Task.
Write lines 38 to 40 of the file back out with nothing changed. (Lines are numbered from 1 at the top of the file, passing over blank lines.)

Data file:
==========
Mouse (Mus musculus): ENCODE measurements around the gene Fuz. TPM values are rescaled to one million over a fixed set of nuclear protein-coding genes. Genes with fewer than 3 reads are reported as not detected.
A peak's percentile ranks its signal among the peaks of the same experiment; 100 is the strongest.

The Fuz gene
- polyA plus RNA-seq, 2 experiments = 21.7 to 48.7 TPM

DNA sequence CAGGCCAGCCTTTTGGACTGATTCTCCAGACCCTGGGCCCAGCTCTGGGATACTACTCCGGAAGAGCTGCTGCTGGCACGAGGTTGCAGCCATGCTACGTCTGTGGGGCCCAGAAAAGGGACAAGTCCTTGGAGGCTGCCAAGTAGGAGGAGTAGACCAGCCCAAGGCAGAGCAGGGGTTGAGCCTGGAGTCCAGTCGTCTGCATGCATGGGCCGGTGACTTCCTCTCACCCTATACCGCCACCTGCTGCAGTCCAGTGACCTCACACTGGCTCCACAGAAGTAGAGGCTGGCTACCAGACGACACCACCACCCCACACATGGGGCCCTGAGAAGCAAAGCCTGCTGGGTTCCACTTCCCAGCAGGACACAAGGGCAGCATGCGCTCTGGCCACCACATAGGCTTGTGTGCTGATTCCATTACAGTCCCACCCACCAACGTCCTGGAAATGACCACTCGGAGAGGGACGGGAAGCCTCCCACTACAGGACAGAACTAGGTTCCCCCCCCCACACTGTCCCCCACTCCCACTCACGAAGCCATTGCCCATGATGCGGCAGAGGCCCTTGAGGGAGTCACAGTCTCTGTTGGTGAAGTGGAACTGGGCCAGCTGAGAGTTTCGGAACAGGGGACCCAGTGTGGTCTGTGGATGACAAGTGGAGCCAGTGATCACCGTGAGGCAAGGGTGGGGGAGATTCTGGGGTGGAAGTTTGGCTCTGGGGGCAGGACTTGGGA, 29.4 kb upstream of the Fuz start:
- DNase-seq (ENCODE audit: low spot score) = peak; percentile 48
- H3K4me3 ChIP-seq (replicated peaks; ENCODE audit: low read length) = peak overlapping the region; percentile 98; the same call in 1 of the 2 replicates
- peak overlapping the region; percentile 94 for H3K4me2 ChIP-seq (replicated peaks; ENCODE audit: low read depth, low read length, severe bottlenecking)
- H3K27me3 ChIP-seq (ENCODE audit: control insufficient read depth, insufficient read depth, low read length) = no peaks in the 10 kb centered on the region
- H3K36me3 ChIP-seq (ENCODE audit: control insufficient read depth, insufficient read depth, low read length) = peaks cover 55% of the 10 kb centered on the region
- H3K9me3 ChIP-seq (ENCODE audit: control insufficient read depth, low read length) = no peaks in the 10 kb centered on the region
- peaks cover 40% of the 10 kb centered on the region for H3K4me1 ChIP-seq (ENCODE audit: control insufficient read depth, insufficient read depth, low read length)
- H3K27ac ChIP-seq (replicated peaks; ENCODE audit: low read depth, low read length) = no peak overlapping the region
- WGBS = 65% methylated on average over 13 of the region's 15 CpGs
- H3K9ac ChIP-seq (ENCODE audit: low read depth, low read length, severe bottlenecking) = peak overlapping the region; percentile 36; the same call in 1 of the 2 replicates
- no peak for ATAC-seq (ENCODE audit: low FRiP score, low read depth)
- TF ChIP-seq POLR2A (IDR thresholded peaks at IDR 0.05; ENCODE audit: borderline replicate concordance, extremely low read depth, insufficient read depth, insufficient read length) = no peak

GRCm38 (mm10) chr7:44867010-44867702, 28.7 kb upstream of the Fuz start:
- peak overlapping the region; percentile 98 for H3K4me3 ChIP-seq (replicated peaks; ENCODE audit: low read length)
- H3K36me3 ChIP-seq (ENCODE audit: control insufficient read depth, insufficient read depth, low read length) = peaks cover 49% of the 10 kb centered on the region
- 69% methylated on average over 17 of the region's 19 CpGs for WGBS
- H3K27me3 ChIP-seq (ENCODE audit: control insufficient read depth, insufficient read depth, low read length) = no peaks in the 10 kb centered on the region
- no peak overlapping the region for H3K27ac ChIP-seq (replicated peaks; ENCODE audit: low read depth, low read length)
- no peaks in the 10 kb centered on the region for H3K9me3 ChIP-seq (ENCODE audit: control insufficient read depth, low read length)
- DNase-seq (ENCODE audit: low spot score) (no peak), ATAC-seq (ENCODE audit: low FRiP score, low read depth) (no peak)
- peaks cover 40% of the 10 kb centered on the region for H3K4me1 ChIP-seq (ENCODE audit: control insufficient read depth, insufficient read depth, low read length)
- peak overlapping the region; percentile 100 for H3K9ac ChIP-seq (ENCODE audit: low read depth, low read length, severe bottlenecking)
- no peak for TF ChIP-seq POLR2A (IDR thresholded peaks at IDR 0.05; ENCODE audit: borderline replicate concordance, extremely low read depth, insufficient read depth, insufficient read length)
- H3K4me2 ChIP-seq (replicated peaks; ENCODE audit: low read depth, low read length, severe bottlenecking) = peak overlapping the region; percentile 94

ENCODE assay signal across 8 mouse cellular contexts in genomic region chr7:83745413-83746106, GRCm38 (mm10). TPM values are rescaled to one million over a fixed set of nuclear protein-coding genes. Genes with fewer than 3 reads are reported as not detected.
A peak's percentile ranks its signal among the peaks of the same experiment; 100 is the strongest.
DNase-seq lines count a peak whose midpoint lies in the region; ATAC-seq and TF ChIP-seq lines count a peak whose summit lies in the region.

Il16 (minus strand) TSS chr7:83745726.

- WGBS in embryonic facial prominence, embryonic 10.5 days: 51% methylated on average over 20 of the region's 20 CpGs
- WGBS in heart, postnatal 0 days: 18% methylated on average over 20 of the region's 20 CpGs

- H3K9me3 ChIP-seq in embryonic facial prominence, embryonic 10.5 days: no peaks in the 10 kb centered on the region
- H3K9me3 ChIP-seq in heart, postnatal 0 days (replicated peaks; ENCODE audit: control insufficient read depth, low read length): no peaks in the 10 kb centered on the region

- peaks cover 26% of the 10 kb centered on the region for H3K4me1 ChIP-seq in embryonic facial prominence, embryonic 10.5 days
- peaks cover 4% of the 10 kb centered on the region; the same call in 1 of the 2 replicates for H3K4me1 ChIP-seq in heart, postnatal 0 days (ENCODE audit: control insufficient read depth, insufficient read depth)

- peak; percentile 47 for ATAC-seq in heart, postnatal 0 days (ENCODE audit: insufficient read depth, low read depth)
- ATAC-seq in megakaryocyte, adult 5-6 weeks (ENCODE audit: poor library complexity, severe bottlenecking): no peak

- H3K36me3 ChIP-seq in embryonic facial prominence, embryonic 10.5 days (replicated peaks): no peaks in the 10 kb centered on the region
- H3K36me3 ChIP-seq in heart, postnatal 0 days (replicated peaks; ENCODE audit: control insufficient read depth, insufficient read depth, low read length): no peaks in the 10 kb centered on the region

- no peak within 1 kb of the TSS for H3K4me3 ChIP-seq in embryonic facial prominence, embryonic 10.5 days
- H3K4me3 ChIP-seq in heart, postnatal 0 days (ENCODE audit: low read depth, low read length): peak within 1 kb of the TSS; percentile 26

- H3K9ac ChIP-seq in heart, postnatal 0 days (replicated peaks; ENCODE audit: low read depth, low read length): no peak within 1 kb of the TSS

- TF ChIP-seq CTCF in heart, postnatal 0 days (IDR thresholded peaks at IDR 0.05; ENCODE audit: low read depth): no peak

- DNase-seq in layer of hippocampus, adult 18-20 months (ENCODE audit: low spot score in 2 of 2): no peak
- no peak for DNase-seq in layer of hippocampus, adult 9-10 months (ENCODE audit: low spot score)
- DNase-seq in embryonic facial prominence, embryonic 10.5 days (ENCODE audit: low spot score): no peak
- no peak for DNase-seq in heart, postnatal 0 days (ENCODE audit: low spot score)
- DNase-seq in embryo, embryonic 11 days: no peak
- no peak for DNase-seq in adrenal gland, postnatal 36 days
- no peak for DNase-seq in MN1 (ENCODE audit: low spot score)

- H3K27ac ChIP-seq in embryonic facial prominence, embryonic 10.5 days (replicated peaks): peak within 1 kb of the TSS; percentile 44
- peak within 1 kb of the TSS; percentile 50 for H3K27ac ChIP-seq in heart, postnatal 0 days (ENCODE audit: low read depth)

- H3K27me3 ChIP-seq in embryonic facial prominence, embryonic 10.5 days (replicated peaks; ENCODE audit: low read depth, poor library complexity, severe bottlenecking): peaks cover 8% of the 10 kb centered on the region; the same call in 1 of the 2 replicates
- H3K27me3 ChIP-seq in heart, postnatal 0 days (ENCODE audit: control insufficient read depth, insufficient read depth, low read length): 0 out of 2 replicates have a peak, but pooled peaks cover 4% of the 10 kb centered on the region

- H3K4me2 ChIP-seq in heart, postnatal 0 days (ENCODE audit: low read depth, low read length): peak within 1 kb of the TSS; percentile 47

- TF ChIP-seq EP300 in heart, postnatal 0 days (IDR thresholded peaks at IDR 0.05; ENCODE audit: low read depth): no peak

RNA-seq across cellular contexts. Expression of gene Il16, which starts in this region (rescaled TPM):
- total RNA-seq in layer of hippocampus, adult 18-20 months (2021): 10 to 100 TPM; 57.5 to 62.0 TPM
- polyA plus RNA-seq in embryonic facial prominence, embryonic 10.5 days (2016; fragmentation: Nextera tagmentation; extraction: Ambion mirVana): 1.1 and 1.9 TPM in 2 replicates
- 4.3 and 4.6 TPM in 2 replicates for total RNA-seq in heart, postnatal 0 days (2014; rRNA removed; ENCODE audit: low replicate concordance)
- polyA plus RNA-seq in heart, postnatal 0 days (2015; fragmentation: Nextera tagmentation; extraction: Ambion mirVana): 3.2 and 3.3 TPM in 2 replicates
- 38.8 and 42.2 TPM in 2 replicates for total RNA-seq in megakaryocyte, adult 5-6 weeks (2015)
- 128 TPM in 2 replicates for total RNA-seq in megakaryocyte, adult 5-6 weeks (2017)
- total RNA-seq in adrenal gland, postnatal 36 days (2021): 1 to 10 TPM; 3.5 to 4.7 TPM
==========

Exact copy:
- peaks cover 26% of the 10 kb centered on the region for H3K4me1 ChIP-seq in embryonic facial prominence, embryonic 10.5 days
- peaks cover 4% of the 10 kb centered on the region; the same call in 1 of the 2 replicates for H3K4me1 ChIP-seq in heart, postnatal 0 days (ENCODE audit: control insufficient read depth, insufficient read depth)

- peak; percentile 47 for ATAC-seq in heart, postnatal 0 days (ENCODE audit: insufficient read depth, low read depth)